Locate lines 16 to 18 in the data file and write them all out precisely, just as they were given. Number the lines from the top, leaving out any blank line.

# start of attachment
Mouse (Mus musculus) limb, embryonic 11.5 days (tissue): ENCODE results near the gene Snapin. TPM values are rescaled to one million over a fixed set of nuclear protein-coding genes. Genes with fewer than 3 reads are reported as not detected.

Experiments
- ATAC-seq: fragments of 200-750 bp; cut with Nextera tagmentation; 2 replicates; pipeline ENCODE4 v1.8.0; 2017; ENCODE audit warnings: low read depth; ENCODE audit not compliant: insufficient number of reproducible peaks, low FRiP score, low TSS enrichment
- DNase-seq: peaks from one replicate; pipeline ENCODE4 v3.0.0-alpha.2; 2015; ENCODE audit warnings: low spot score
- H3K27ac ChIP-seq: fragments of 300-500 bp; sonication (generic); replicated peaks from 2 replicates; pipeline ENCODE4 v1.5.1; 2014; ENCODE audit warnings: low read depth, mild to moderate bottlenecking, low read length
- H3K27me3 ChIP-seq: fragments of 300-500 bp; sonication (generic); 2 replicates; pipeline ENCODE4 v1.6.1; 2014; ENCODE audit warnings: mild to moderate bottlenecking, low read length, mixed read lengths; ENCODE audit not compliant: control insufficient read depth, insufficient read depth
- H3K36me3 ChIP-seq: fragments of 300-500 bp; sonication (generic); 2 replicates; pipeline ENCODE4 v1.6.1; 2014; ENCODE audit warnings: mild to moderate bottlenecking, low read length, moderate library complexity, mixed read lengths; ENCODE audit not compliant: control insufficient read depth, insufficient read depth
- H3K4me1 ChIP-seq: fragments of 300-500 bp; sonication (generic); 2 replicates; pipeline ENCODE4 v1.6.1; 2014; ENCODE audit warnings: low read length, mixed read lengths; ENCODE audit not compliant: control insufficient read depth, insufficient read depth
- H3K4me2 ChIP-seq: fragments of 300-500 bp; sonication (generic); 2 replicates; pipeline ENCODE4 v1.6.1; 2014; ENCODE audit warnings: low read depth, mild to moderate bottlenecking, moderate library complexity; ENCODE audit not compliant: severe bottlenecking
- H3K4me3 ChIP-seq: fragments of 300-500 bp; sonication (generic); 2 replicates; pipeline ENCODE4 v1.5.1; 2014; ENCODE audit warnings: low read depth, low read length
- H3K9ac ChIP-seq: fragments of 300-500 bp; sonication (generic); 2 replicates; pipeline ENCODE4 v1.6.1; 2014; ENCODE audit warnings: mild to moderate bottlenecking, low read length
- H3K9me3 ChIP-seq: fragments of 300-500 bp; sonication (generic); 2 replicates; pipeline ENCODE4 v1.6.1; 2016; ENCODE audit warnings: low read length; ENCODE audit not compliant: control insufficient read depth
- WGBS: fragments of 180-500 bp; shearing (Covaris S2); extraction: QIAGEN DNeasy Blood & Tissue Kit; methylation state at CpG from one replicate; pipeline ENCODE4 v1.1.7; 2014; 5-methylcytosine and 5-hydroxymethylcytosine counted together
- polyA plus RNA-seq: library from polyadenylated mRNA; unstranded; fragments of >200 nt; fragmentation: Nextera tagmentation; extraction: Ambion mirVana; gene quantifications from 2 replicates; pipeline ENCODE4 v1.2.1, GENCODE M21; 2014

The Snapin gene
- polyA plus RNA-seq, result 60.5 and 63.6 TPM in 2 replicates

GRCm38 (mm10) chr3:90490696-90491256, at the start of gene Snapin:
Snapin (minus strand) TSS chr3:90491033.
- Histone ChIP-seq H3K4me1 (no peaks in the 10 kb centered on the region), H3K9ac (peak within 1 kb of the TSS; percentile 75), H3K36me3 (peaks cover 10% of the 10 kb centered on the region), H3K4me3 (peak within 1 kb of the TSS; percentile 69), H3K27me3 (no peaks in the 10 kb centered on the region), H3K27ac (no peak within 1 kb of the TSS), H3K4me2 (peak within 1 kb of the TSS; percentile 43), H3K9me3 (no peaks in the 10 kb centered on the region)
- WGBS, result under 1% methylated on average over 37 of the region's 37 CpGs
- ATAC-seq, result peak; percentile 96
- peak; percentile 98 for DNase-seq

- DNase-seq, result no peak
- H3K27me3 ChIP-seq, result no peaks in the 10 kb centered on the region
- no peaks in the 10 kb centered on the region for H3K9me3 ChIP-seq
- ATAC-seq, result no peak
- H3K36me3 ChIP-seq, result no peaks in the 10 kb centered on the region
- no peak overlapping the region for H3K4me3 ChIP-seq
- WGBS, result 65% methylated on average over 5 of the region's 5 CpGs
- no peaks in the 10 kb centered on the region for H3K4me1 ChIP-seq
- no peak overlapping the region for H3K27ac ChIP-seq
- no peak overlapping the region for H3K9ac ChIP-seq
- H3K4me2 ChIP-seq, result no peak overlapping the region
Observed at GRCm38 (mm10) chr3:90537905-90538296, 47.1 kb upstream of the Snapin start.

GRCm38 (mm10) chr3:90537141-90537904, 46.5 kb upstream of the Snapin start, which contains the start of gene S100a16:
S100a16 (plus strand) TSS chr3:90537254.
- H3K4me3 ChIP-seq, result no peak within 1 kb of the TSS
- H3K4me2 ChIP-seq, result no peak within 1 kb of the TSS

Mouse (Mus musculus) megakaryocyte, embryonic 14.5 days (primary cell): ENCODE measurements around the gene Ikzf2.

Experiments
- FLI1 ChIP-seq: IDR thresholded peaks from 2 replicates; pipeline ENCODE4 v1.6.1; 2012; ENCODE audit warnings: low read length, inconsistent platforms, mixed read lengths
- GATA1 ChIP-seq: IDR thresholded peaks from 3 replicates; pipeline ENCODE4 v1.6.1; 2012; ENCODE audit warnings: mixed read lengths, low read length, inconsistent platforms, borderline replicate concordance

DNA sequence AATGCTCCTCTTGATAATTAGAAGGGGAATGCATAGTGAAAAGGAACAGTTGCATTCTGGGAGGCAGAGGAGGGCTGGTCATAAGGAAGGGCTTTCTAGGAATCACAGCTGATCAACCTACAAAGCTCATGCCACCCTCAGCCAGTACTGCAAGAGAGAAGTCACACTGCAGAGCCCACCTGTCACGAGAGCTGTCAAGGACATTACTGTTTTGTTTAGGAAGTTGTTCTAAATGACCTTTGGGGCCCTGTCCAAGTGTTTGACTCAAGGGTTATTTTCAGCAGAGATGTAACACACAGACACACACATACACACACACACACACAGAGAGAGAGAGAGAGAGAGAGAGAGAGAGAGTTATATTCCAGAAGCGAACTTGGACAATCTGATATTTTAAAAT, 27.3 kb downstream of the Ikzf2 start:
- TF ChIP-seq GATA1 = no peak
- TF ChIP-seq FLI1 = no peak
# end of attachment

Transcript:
- polyA plus RNA-seq, result 60.5 and 63.6 TPM in 2 replicates

GRCm38 (mm10) chr3:90490696-90491256, at the start of gene Snapin:
Snapin (minus strand) TSS chr3:90491033.